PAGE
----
Eigengrau is quintessentially British in content and characters. It reminds me of Joe Orton at his blackest, not only because of the content but also because of the grunt in the lines and the power in the exchanges. It's BritSpeak 2012 with lines like Mark's, “Feminism? I didn't think people still did that stuff”and, Mark again in predator mode, “There is hope. You did something here today. You changed me.” And Cassie's “Why do you have to kill someone to be a hero?”

Eigengrau in the assured hands of this cast is assertive, authentic and raw, just as Skinner has written it.

Simon Ward's Tim is a sweet, naïve and rather pathetic man who is lost in the mists of grief. Ward subtly underplays Tim but he's there when he's needed. We're pleased when he wins. Sort of.

Calum Gittins is exceptional as Mark. He's is a creep, a lecher, a predator yet we still rather like him. Just a tad.

Chelsea McEwan Millar makes a great fist of Cassie, the little Pommy battler who punches above her weight yet falls for the oldest line in the book. She carries the weight of the personal betrayal embodied in the title. She's tight, controlled, angry and efficient. We like her too. It's one of the ironies of this production – and the play – that such flawed characters end up with our sympathy. 

Michelle Blundell is a fantastic Rose. She's self-deluding and a ditz, she's annoying, she's dishonest, but this is a splendidly layered performance throughout and she hits every mark and presses every button. This is fine work when you add up what the actor has to do during the evening, the emotional journey she takes and all the potential pitfalls she meets along the way.

It's one thing to applaud the courage of Skinner in revisiting the eye-gouging self mutilation of Oedipus in one of the greatest classics but making it work it a play with no kings, princesses, gods or oracles to fall back on is something else altogether. Then to find an actor who can bring this off while singing a karaoke version of Total Eclipse of the Heart without a snigger in the audience is real work indeed. Michelle Blundell does just that and she owns us all as she does it. Absolutely stunning stuff.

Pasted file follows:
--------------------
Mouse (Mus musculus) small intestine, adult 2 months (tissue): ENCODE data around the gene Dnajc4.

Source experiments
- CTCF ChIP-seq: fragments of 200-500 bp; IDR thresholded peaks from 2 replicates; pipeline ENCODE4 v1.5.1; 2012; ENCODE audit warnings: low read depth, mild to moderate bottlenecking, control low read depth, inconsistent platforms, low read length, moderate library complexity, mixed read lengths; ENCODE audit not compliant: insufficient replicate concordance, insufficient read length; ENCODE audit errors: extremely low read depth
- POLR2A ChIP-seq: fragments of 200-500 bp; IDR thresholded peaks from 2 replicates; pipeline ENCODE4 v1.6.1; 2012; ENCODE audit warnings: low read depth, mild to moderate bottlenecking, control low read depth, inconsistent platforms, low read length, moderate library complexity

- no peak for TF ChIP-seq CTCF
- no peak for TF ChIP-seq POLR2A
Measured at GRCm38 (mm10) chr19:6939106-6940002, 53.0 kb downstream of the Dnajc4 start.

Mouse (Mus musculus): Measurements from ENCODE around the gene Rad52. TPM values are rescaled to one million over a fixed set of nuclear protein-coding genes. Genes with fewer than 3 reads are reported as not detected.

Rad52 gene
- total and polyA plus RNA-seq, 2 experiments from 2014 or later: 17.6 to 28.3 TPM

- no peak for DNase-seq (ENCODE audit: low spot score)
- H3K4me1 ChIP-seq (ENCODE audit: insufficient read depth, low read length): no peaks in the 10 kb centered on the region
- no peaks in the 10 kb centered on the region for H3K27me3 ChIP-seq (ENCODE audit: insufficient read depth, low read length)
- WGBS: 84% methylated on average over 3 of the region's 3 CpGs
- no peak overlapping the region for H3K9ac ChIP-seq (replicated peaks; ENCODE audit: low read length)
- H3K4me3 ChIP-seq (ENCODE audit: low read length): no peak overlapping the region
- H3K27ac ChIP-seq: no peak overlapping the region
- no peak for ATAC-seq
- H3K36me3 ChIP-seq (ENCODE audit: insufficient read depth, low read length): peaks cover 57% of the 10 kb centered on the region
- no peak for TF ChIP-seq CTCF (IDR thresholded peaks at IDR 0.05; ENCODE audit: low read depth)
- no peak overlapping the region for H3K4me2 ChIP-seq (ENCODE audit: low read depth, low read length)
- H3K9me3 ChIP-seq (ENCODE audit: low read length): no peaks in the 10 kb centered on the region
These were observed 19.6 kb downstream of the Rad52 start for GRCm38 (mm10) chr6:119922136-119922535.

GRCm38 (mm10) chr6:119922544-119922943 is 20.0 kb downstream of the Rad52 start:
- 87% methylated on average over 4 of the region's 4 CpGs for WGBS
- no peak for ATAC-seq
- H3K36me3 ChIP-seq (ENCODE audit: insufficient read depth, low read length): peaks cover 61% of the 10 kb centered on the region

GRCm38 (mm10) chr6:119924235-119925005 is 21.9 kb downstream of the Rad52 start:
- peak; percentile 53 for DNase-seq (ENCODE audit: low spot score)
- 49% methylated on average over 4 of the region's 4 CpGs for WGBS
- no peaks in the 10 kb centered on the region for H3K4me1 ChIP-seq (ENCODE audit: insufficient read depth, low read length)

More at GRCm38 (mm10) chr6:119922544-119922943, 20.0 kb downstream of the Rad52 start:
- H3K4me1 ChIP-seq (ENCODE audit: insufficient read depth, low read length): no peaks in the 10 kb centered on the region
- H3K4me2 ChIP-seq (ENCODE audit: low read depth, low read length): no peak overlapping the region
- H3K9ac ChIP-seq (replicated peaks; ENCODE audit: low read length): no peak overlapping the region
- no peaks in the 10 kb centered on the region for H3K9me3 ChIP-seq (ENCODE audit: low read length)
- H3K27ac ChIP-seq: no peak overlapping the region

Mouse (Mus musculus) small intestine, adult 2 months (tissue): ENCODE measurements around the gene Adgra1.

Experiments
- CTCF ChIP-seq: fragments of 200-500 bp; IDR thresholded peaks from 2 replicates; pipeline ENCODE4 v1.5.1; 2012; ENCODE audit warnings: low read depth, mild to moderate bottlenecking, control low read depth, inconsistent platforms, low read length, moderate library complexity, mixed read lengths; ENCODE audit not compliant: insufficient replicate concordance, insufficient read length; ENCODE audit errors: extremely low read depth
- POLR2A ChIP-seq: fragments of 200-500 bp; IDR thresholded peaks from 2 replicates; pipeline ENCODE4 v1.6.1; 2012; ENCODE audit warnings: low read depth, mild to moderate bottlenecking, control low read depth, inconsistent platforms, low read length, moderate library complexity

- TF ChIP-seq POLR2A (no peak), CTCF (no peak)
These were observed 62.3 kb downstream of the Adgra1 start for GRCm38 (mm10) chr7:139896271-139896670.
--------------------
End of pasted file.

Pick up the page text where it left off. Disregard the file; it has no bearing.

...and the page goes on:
It somehow seems appropriate that the main thread of the play ends with the line “Anything is possible, you just have to believe”(Rose) because, to some considerable extent, this is what's at the heart of the theatre experience. It's where the actors and the audience meld into one and where we find the mutual empathy that makes us not want to go home at the end of a performance. 

It's Skinner, so there is, of course, a coda. Tim, because Rose has told him he must, returns to the beach he stands on at the beginning of the play holding his beloved Nan's ashes in their appropriately naff jar. His eulogy to the departed is delicious in its heartfelt simplicity. Skinner still hasn't finished with us, though, and has one last laugh to get.

I have a coda, too. As the women in the audience clapped like crazy and brought the cast back for a couple of extra well-earned curtain calls, the solitary man in the block opposite checked his watch. I could hear Skinner whisper: “I told you so.” 


[i] Ladd, Trumbull (1894). "Direct control of the retinal field.". Psychological Review. http://psycnet.apa.org/journals/rev/1/4/351/. Retrieved 14 November 2012. 
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See also reviews by:
 Matt Baker (Theatre Scenes - Auckland Theatre Blog);
 Paul Simei-Barton
 Ewen Coleman (The Dominion Post);
 John Smythe

Comments

Editor posted 15 Nov 2012, 07:59 PM
 

Apology: When this review was first posted the Cassie and Rose characters, and the actresses playing them, were mixed up.  The review is now corrected (I hope).